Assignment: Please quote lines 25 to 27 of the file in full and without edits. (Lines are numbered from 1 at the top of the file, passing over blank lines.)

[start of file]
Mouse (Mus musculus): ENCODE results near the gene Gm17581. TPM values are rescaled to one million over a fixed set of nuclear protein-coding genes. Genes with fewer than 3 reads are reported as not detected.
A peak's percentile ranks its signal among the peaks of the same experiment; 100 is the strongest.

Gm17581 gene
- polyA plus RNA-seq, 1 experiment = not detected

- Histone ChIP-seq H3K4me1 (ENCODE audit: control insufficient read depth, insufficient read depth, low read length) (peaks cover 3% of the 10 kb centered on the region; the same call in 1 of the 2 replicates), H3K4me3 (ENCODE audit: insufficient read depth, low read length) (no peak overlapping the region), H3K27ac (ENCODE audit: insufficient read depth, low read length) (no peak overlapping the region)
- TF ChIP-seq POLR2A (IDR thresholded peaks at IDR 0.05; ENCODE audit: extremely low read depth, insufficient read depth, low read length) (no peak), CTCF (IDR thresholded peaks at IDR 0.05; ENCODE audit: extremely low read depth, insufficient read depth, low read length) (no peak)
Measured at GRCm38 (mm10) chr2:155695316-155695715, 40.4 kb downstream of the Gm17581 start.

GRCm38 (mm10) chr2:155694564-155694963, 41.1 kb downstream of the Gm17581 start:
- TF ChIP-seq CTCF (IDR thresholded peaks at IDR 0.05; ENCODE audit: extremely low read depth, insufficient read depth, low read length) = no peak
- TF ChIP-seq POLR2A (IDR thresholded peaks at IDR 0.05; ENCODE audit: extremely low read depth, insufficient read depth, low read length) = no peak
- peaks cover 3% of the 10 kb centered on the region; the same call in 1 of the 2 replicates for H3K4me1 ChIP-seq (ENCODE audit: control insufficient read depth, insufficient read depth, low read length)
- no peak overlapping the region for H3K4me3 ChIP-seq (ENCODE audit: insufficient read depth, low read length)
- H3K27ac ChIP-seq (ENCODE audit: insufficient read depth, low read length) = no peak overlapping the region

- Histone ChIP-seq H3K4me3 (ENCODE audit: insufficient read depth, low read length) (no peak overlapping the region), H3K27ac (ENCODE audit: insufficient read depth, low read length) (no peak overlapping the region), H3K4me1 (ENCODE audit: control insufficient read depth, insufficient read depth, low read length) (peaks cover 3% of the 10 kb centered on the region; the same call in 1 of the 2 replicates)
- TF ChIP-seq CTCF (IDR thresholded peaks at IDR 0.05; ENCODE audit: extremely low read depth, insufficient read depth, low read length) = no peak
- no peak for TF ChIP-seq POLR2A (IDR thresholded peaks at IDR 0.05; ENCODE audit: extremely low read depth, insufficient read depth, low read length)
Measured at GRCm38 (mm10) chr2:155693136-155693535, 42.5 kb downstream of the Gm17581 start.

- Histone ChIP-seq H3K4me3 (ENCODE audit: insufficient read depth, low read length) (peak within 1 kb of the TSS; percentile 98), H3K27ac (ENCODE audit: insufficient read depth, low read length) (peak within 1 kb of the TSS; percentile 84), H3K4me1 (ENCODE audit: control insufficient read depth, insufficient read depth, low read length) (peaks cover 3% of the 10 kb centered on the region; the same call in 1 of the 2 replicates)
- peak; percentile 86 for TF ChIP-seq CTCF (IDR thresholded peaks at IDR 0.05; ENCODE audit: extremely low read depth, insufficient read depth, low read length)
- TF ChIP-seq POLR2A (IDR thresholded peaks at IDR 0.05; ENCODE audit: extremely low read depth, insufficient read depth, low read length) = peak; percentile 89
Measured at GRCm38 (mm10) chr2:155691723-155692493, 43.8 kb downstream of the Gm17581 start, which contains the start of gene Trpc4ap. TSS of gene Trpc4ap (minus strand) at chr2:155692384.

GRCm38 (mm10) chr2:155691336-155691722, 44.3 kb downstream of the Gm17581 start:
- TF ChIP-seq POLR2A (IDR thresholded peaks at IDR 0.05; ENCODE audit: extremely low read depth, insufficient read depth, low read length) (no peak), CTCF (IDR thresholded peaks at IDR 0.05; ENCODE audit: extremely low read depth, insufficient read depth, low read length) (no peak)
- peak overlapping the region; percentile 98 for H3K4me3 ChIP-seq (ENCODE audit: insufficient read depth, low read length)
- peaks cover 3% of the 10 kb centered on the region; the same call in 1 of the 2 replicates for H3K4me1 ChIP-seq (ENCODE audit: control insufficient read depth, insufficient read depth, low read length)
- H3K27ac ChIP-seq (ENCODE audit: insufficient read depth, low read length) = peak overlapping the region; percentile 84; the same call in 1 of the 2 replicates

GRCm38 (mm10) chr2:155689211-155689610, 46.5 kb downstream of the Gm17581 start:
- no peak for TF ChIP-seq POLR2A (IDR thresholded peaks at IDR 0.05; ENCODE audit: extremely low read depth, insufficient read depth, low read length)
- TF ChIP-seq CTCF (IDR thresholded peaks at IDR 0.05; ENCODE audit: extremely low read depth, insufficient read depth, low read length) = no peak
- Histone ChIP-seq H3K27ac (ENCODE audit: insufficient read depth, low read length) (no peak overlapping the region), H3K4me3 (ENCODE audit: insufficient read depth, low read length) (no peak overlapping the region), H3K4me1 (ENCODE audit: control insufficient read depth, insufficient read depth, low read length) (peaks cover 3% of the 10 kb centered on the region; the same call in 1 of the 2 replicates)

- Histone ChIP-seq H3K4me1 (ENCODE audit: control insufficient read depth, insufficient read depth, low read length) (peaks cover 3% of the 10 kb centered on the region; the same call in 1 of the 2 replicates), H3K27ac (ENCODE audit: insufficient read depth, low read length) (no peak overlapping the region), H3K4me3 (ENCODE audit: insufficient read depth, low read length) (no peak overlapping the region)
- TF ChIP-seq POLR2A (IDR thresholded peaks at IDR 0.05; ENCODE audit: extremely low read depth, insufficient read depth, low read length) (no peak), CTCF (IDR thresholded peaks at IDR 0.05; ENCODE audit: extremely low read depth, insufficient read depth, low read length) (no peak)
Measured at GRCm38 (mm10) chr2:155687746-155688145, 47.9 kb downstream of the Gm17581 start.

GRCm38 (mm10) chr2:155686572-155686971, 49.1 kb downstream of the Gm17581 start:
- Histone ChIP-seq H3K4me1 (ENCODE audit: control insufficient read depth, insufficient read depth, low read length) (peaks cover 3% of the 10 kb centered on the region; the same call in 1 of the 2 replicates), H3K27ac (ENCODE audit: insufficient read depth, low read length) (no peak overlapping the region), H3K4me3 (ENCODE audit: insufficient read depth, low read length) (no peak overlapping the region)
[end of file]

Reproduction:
- peaks cover 3% of the 10 kb centered on the region; the same call in 1 of the 2 replicates for H3K4me1 ChIP-seq (ENCODE audit: control insufficient read depth, insufficient read depth, low read length)
- H3K27ac ChIP-seq (ENCODE audit: insufficient read depth, low read length) = peak overlapping the region; percentile 84; the same call in 1 of the 2 replicates

GRCm38 (mm10) chr2:155689211-155689610, 46.5 kb downstream of the Gm17581 start: